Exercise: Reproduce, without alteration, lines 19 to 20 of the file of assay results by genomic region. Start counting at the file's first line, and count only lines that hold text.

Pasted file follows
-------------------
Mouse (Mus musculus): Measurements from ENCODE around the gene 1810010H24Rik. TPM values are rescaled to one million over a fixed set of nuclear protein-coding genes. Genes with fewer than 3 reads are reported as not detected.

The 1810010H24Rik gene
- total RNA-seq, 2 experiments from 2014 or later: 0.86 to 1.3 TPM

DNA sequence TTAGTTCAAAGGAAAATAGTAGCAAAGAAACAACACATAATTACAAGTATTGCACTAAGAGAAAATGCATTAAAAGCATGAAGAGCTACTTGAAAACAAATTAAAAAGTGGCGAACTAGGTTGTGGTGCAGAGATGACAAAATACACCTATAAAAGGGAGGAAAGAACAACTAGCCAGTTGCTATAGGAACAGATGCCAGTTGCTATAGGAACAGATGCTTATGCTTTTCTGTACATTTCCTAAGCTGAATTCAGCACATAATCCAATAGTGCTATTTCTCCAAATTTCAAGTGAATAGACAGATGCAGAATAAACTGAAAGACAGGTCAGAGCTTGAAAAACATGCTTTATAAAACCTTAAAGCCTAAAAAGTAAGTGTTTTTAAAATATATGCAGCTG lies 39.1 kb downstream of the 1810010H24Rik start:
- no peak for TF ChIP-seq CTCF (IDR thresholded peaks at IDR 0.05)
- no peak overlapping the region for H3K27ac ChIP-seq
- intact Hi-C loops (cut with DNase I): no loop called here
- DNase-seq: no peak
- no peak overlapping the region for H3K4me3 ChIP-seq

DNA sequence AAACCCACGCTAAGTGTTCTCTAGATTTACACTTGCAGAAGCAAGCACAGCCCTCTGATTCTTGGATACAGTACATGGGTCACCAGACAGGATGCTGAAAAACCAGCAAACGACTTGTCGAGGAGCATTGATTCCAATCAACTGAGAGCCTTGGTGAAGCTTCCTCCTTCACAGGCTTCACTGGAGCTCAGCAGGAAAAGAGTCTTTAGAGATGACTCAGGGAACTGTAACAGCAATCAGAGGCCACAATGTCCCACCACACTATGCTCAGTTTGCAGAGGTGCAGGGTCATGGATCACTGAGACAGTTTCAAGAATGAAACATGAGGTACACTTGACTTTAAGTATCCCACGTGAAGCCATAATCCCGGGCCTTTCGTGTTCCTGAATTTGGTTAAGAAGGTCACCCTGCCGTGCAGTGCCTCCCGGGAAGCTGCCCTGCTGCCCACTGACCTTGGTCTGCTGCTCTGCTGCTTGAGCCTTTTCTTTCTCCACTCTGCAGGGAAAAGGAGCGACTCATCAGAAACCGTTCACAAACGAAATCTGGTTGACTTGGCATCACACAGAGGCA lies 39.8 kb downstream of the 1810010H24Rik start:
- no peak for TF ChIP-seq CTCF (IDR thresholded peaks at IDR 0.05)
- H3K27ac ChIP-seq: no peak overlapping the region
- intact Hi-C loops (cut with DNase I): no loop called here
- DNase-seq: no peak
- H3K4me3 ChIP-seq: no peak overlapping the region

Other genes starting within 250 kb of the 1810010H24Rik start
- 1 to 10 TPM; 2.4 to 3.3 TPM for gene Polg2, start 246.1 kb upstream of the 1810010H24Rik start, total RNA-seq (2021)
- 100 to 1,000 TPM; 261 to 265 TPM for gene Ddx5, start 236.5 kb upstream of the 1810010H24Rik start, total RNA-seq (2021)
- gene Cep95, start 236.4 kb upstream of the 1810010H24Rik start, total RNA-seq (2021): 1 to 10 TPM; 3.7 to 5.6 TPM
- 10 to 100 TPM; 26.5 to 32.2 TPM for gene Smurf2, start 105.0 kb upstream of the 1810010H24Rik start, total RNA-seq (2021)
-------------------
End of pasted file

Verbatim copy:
- gene Cep95, start 236.4 kb upstream of the 1810010H24Rik start, total RNA-seq (2021): 1 to 10 TPM; 3.7 to 5.6 TPM
- 10 to 100 TPM; 26.5 to 32.2 TPM for gene Smurf2, start 105.0 kb upstream of the 1810010H24Rik start, total RNA-seq (2021)